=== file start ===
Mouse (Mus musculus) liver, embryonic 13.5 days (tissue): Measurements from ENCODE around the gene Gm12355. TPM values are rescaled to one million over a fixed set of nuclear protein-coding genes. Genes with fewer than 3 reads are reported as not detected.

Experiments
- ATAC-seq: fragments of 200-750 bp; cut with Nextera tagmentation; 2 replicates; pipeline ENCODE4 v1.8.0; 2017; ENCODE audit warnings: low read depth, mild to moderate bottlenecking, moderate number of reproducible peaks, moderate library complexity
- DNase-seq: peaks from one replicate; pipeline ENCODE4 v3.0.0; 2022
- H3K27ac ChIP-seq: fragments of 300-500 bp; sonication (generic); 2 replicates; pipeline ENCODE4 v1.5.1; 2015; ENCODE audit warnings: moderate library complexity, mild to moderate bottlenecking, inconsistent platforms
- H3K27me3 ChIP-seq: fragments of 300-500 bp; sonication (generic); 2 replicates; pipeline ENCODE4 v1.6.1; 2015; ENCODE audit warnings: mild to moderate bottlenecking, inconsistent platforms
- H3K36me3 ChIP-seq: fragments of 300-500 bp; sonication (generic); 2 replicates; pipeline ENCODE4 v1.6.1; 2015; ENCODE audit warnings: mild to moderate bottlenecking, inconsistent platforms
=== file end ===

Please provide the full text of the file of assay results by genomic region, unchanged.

Mouse (Mus musculus) liver, embryonic 13.5 days (tissue): Measurements from ENCODE around the gene Gm12355. TPM values are rescaled to one million over a fixed set of nuclear protein-coding genes. Genes with fewer than 3 reads are reported as not detected.

Experiments
- ATAC-seq: fragments of 200-750 bp; cut with Nextera tagmentation; 2 replicates; pipeline ENCODE4 v1.8.0; 2017; ENCODE audit warnings: low read depth, mild to moderate bottlenecking, moderate number of reproducible peaks, moderate library complexity
- DNase-seq: peaks from one replicate; pipeline ENCODE4 v3.0.0; 2022
- H3K27ac ChIP-seq: fragments of 300-500 bp; sonication (generic); 2 replicates; pipeline ENCODE4 v1.5.1; 2015; ENCODE audit warnings: moderate library complexity, mild to moderate bottlenecking, inconsistent platforms
- H3K27me3 ChIP-seq: fragments of 300-500 bp; sonication (generic); 2 replicates; pipeline ENCODE4 v1.6.1; 2015; ENCODE audit warnings: mild to moderate bottlenecking, inconsistent platforms
- H3K36me3 ChIP-seq: fragments of 300-500 bp; sonication (generic); 2 replicates; pipeline ENCODE4 v1.6.1; 2015; ENCODE audit warnings: mild to moderate bottlenecking, inconsistent platforms